February 23, Bl Stephen Vincent (Stefan Wincenty) Frelichowski

February 23
in the Archdiocese of Toruń
Obligatory memorial

Stephen Vincent (Stefan Wincenty) Frelichowski was born in Chełmża on 22 January 1913. After graduating from the seminary in Pelplin, he was ordained in 1937. After serving as a bishop’s chaplain for a year, he became a vicar of the Blessed Virgin Mary Parish in Toruń, where he came to be known as an excellent chaplain of the young, especially dedicated to those in need. Arrested by the Nazi at the beginning of World War II, he got to a few concentration camps, and was eventually placed in Dachau. He was involved in the lively underground pastoral and charity activities. During the outbreak of typhoid in the camp in 1944, he willingly served ill fellow prisoners. Weak and inhumanly treated by his oppressors, he himself contracted typhoid. He died as a martyr on 23 February 1941.

Common of One Martyr, or of Pastors.

[PDF Version]



 From Pope John Paul II’s address in Toruń on the day of the beatification of Stephen Vincent Frelichowski
(“L’Osservatore Romano,” Polish Edition, 8/1999, 31-32)
Blessed are the peacemakers

“Blessed are the peacemakers.” The dignity of this designation rightly belongs to Father Stefan Wincenty Frelichowski, raised today to the glory of the altars. His whole life, indeed, is a kind of a mirror that reflects the light of Christ’s philosophy according to which true happiness is attained only by those who, united with God, become people of peace, who make peace and bring peace to others. This priest from Toruń, whose pastoral service lasted less than eight years, bore testimony to his dedication to God and to others. Drawing his sustenance from God, from the very first years of his priesthood, he went with the wealth of his pastoral charism wherever the grace of salvation needed to be taken. He learnt the secrets of the human soul and adapted his pastoral methods to the needs of every person he met. He had acquired this ability from the scouts’ school of sensitivity to the needs of others that he constantly developed in the spirit of the parable of the Good Shepherd who seeks lost sheep and is ready to give up his own life to save them. As a priest, he was always aware of being a witness of a great cause, at the same time serving others with deep humility. Thanks to his goodness, meekness and patience he won many souls over to Christ, even in the face of tragic circumstances of the war and the occupation.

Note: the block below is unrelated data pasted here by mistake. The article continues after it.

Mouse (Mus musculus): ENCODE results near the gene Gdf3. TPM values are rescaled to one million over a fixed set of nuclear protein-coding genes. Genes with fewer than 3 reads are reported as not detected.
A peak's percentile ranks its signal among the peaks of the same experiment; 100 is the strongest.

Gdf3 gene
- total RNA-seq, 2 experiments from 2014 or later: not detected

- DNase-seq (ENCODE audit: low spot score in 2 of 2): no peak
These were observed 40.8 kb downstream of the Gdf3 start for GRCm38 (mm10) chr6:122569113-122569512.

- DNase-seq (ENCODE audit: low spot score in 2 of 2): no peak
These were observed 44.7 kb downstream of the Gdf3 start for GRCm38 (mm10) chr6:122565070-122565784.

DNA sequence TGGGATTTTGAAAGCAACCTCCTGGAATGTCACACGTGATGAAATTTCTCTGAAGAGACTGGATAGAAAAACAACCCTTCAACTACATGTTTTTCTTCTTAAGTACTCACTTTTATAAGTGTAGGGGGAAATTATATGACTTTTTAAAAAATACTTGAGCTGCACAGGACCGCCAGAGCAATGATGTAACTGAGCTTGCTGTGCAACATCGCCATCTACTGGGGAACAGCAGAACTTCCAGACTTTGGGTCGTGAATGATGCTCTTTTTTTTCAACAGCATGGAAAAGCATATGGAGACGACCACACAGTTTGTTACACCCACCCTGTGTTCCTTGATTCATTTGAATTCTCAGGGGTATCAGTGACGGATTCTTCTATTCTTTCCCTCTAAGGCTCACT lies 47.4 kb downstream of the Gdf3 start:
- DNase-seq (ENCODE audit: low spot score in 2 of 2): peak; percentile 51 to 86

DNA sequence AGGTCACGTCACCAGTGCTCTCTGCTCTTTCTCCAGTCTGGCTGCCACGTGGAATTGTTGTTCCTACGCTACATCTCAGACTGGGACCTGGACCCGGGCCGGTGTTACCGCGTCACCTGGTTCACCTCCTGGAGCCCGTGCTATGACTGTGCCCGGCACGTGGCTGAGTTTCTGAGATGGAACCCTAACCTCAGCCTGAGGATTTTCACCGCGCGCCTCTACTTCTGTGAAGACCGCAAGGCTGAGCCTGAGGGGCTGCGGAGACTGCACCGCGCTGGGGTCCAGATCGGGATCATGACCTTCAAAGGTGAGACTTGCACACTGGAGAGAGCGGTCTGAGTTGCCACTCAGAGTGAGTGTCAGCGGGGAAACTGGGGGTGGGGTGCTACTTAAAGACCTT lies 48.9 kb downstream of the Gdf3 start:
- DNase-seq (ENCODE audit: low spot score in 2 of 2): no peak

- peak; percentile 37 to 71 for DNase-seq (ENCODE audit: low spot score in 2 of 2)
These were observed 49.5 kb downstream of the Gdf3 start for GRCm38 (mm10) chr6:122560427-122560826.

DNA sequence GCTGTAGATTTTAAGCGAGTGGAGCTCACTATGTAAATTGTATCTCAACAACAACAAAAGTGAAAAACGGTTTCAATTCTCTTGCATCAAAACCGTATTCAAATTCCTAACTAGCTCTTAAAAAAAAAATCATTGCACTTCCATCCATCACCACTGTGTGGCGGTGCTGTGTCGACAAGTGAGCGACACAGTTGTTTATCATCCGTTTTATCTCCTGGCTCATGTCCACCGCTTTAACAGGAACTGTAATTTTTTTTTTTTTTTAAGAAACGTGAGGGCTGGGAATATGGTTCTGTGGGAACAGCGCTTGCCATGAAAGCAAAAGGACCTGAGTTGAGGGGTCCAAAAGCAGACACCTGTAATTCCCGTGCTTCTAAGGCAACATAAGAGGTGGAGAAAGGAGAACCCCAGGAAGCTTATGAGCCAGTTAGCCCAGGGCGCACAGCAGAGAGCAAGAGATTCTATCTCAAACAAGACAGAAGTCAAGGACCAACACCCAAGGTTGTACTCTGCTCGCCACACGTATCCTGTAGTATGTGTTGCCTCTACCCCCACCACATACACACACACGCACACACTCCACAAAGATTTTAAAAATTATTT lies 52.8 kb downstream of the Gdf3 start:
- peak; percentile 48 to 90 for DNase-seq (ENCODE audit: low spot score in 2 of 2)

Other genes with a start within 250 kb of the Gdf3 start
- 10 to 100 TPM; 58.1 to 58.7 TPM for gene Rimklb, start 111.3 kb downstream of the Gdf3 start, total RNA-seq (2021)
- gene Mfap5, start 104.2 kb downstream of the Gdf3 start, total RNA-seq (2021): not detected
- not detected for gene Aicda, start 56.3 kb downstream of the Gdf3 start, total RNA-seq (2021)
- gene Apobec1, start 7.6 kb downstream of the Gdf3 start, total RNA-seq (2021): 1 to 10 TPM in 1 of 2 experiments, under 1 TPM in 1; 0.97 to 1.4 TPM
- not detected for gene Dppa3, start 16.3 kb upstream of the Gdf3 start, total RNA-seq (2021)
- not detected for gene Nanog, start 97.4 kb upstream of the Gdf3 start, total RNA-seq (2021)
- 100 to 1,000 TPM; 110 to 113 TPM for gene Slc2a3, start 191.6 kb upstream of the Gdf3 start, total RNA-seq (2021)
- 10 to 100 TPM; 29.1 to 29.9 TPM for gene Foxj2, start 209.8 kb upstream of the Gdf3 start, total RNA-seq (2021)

He appeared to be writing the drama of the war with the chapters of his own service of peace. The so-called Fort Seven, Stutthof, Grenzdorf, Oranienburg-Sachsenhausen, and eventually Dachau – were all his Stations of the Cross, during which he remained the same – fearless in performing his priestly duties. He served especially those who needed it most – the ones dying of typhoid, which in the end he himself fell prey to. He dedicated his priestly life to God and to people, bringing peace to the victims of war. He selflessly shared this peace with others, because his soul drew strength from Christ’s peace. It was such great power that even his martyrdom did not manage to destroy the peace.
We welcome with great gratitude the testimony of Blessed Vincent Frelichowski’s life, a hero of our times, a priest and man of peace, as a calling of our generation. I wish to entrust the gift of this beatification particularly to the Church of Toruń so that it may protect and spread the memory of great Divine deeds that occurred in the course of this priest’s short life. I entrust this gift, above all, to the priests of this diocese and of all Poland. Father Vincent Frelichowski wrote at the very beginning of his priestly path, “I have to be a priest in accordance with the Heart of Jesus.” If this beatification is an expression of great gratitude to God for his priesthood, it is also an expression of praise to God for the miracles of his grace which occur through the hands of all priests – through our hands too, dear brothers.[1]

RESPONSORY cf. 1 Thessalonians 2:7-8

We were gentle among you,
As a nursing mother cares for her children.

With such affection for you, we were determined to share with you not only the gospel of God, but our very selves as well, so dearly beloved had you become to us.
As a nursing mother cares for her children.


O God, Protector and strength of your faithful,
in Blessed Stephen Vincent, presbyter and martyr, you gave a clear sign of pastoral love to the oppressed,
grant graciously that we, thanks to his intercession, may be able to endure the adversities of this life.
Through our Lord Jesus Christ, your Son,
who lives and reigns with you in the unity of the Holy Spirit,
one God, for ever and ever.

Congregatio de Cultu Divino et Disciplina Sacramentorum. Probatum seu confirmatum, die 7 augusti 1999, Prot. 1774/91/L.

[1] Translated by DChojnacki (2014).


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